Review: LADY KILLER #1


Written by Joëlle Jones and Jamie S. Rich
Art by Joëlle Jones
Published by Dark Horse Comics
Release Date: January 7, 2015

Lady Killer is clever, fun, and has the potential to be a standout book. Joelle Jones has never been more in her element, and the story she’s concocted with Jamie S. Rich is both bloody and beautiful. After reading this book, I suddenly wanted to rewatch a version of Happy Days where Mrs. Cunningham solves all her family’s problems with an axe.

It’s too soon to see where the plot is taking us, but the first issue neatly sets up the premise – the American Housewife, fabled relic of the mid-20th Century, is secretly an assassin for hire. She executes a hit and gets home in time to shower, change, and get dinner on the table for her idyllic family. We even have the meddling mother-in-law trope, though I’m 90% sure there is something up with that old German lady. At first blush, Josie, our protagonist, seems a bit loosey-goosey with her cover – or her partner does – but the book focuses more on her work than on her home life, and to be honest, that’s why we’re all here.

Jones art is, without a doubt, the big draw here. If you follow her on Tumblr, you know she’s a big fan of the mid-20th century aesthetic – from the 30’s through the 60’s – and her passion for the look and feel of the 1950’s really shines. Hair, makeup, dresses, shoes, even the layout of the kitchen wraps you up and transports you. Even the way the clothes hang on each character differs, and conveys something about the person’s role or personality.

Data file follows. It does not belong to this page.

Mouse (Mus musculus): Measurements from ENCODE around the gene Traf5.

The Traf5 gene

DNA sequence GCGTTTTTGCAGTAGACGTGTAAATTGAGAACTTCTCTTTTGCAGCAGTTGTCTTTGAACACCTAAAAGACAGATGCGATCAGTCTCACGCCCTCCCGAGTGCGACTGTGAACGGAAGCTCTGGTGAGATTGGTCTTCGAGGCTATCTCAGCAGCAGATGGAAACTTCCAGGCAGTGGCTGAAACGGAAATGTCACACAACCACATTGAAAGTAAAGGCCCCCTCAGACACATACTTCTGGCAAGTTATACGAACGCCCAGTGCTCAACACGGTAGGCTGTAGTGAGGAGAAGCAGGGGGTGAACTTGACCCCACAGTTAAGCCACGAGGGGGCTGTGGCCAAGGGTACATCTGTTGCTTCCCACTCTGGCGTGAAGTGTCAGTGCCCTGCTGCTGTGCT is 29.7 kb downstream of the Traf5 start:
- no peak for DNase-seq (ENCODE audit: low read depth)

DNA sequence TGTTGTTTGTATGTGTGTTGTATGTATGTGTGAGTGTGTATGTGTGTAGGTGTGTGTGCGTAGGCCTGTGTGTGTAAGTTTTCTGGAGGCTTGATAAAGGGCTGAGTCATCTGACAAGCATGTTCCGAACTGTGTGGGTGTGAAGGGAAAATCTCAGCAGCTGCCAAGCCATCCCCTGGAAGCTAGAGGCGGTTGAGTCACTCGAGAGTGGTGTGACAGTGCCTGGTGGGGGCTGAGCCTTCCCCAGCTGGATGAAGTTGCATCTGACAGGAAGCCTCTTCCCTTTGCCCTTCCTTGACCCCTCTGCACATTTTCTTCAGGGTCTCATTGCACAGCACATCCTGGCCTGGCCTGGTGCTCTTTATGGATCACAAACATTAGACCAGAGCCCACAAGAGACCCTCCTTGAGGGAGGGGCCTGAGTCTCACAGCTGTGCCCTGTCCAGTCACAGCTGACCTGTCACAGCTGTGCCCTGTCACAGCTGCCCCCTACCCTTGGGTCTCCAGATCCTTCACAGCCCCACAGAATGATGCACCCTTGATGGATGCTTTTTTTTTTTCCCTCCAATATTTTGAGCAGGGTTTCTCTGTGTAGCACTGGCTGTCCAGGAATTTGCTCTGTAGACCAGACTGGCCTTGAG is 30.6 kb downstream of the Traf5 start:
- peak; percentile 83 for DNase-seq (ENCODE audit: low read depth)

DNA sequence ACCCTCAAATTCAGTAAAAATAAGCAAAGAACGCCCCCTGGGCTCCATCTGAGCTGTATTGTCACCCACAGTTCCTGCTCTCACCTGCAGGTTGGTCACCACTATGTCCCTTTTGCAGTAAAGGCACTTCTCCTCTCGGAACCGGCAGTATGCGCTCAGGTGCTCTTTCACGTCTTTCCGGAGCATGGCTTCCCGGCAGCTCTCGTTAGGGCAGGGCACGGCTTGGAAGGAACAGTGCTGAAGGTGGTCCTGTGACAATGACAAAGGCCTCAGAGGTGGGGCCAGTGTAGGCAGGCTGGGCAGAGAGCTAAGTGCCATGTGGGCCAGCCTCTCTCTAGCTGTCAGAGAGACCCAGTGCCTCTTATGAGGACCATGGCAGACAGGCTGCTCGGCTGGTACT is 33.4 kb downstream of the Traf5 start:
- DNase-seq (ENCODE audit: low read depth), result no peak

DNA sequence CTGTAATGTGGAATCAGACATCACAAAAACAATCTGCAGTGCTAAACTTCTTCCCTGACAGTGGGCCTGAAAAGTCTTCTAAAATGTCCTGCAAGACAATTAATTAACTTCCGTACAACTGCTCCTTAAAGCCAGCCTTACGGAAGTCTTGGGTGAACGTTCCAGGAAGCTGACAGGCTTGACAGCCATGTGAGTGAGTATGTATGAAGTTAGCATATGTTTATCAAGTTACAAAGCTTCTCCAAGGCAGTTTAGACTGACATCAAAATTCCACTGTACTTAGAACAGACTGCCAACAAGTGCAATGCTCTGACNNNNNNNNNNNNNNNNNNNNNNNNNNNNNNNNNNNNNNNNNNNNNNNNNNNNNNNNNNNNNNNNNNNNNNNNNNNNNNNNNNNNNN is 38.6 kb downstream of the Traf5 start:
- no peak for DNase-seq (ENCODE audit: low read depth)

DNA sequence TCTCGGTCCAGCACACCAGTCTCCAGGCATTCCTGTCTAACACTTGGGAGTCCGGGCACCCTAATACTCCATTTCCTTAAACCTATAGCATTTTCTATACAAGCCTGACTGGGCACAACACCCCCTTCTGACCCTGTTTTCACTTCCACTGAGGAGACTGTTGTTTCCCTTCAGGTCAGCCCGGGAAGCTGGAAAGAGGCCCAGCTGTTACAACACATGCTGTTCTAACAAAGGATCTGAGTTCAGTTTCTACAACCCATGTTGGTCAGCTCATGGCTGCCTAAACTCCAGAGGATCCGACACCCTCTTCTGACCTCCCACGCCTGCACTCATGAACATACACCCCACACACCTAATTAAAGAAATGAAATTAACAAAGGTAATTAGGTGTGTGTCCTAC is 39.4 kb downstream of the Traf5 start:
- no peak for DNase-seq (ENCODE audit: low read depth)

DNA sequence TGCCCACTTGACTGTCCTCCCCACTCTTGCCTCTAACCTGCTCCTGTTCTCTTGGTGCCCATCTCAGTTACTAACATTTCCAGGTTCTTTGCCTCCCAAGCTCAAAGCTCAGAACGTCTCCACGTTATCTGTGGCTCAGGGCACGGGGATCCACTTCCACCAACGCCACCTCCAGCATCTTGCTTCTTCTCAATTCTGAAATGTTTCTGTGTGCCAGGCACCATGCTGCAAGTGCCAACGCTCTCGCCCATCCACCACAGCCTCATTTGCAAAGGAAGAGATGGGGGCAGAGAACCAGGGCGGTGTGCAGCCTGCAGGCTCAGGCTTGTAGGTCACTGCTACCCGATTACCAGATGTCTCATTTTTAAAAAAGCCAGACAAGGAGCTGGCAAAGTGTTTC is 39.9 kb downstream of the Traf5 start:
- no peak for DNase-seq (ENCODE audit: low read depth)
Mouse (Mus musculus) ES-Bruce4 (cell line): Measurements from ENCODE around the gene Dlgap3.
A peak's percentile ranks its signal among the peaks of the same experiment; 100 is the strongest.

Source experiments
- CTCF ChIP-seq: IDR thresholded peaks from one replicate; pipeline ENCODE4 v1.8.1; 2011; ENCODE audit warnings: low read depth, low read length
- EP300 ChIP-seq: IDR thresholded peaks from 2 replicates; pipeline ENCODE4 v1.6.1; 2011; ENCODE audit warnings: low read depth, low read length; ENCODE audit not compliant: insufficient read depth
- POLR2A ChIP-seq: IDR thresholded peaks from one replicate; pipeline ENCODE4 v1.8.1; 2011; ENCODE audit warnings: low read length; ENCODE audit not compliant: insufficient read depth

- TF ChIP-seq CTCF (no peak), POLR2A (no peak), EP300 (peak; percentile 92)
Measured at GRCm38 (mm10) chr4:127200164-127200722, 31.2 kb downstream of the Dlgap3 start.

Jones’s sharp lines are complimented by Laura Allred’s colors – everything is clean and bright, even when covered in blood spatter. And that’s another thing Joelle Jones is great at: brutal violence without a lot of gore. You can see it in the Helheim books, and you see it here too. And even drenched in blood, everyone looks fantastic. It’s all so rich and sexy, even the worn-in little living room. The art alone is enough for me to buy this book, but art and the potential for a fun little twist on a much idealized time in American history make it an even easier sell.

Sort of like how Mad Men took the rich visual glamour of the early 60’s and drenched it in alcoholism, failed relationships, and child neglect, Lady Killer upends the story of the Cleavers with a literal cleaver. It’s always fun to take a lighter look at the darker side, and this book does it with both style and substance.

The Verdict: 8.5/10


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